Yelp, the multinational corporation that posts crowd-sourced reviews of business, has teamed up with the feds.
From Yelp’s official blog:
We encourage Yelpers to review any of the thousands of agency field offices, TSA checkpoints, national parks, Social Security Administration offices, landmarks and other places already listed on Yelp if you have good or bad feedback to share about your experiences. Not only is it helpful to others who are looking for information on these services, but you can actually make an impact by sharing your feedback directly with the source.
Yelp also partnered with ProPublica. ProPublica bills itself as a newsroom. It is funded by George Soros, the Ford Foundation, which is linked to the CIA, and received $26 million from secret donors.
DigitalGov claims the Yelp effort constitutes “new ways to use customer insights to improve citizen services,” such as dangerous full-body scans and invasive pat-downs at airports.
Critics will be obliged to reveal the identities to the government, at least in Virginia.
In 2014 a Virginia Court of Appeals ruled that Yelp users have no right to anonymity when they post negative comments on the website.
On Tuesday Republican presidential candidate Carly Fiorina went on Yelp to complain about the TSA.
The TSA spent $160 million of your taxpayer dollars on body scanners that have a 96% failure rate. Unfortunately, these stories of inept federal bureaucracies have become far too common… The American people are tired of a professional political class that speaks in platitudes and cannot get anything done. Whatever your cause, whatever your issue, whatever festering problem you hoped would be resolved, the political class has failed you.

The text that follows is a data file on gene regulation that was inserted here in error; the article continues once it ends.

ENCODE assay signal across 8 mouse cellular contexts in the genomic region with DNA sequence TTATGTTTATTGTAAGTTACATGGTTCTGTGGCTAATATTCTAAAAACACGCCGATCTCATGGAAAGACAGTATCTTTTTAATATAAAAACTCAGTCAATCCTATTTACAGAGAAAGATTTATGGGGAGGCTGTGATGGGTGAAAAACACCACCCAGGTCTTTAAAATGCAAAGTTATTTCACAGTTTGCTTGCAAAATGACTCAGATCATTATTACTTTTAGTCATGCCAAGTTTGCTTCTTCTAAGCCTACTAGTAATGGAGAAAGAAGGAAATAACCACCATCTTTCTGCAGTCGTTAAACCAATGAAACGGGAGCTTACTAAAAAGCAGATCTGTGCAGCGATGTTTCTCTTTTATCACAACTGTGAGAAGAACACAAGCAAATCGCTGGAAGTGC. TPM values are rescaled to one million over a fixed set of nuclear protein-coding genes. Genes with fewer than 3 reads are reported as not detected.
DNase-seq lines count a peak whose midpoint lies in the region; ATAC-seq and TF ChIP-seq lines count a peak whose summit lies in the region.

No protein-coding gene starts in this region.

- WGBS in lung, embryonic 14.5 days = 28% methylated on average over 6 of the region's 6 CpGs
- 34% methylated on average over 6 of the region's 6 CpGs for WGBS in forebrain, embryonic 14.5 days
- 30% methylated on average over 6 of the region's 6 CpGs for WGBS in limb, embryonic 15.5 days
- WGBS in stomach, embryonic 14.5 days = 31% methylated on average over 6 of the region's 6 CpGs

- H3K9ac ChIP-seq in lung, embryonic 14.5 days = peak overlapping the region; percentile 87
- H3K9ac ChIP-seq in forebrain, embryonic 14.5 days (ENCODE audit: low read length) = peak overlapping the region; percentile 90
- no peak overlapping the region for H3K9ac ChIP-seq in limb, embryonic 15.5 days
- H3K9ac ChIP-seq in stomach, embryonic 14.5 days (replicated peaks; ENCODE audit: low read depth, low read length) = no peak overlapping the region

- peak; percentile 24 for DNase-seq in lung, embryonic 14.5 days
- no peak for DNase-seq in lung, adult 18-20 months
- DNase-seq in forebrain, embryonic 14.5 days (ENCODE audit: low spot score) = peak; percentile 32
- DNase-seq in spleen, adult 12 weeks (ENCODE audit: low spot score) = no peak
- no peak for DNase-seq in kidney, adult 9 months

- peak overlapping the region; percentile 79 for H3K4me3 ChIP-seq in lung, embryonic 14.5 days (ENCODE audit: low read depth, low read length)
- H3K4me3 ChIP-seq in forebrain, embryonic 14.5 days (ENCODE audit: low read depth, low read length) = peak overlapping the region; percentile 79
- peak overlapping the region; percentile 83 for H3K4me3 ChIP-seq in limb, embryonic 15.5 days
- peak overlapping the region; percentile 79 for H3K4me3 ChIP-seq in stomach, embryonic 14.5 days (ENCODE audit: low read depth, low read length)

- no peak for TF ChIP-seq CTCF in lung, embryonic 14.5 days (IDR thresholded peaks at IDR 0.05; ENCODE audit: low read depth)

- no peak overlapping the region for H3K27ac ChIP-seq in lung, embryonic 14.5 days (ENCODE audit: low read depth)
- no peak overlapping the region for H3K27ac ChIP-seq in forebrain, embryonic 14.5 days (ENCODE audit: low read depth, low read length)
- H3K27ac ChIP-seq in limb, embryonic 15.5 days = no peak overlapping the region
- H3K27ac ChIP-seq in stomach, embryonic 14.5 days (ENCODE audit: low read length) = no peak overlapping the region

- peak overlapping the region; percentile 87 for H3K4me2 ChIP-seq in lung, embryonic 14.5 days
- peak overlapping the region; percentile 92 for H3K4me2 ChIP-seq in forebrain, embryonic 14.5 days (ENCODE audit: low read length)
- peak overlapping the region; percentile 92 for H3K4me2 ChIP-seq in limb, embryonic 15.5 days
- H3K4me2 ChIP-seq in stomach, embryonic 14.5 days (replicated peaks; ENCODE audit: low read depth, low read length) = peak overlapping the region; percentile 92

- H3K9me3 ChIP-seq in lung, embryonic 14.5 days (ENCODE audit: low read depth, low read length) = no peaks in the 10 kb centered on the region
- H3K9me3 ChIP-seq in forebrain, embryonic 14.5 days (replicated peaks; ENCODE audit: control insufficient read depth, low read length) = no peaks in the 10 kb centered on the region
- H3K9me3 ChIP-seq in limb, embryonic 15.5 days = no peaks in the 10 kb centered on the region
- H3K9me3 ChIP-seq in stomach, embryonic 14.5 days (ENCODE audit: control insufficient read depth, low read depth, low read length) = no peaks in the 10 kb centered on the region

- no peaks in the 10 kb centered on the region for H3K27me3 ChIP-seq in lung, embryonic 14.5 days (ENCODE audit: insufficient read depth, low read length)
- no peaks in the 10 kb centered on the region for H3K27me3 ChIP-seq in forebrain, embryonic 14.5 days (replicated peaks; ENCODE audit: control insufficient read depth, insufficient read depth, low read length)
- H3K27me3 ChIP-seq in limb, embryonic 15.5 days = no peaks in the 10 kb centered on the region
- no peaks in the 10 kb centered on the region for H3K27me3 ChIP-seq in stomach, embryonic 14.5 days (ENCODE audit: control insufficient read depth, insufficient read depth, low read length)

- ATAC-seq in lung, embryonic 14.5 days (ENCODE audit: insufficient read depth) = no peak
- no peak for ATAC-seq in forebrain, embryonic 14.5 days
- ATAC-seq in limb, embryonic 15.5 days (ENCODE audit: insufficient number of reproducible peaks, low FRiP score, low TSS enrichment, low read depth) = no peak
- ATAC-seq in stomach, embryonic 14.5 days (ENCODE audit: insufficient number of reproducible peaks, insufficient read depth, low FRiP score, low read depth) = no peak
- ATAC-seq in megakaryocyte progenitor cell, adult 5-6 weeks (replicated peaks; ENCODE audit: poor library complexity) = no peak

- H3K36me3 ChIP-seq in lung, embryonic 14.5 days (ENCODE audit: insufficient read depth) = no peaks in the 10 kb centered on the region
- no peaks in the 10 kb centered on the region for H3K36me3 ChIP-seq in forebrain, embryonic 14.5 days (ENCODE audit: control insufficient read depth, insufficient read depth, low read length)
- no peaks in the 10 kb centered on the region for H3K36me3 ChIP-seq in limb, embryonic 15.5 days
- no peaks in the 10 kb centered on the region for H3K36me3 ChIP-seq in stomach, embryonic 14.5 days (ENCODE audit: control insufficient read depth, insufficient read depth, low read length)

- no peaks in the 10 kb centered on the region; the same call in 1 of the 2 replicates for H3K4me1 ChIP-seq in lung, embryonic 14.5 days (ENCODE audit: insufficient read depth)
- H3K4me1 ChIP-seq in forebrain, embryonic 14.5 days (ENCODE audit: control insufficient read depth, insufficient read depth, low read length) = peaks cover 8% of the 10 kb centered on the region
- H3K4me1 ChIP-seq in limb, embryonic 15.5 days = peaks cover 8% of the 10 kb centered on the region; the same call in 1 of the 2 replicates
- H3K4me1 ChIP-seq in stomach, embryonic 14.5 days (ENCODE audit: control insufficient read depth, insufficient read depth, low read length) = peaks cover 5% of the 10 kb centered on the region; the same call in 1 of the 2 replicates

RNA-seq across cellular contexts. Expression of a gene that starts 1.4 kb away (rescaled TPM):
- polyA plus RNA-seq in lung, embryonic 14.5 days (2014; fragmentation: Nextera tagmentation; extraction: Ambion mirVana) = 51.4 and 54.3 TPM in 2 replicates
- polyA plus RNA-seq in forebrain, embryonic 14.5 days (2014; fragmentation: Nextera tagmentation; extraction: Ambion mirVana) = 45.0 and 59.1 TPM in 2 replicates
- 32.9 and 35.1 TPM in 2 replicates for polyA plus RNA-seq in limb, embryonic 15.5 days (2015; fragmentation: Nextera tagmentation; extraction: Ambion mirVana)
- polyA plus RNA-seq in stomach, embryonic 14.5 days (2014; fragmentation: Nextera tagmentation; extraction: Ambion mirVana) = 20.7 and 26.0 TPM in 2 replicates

Fiorina is concerned about the “failure rate” of body scanners, not the fact the machines and invasive pat-downs violate the constitutional rights of citizens.
Polls recorded strong opposition after the Department of Homeland Security and the TSA implemented more aggressive “enhanced security measures” at airports around the country in November, 2010.
A Zogby International poll found that 48% of potential travelers would seek alternatives to flying because of the new measures. 61% oppose the use of scanners and invasive pat-downs and 48% said the procedures are a violation of privacy rights.
Fiorina did not address this opposition or the privacy issue. Instead, she said Americans are perturbed by government that “cannot get anything done.”
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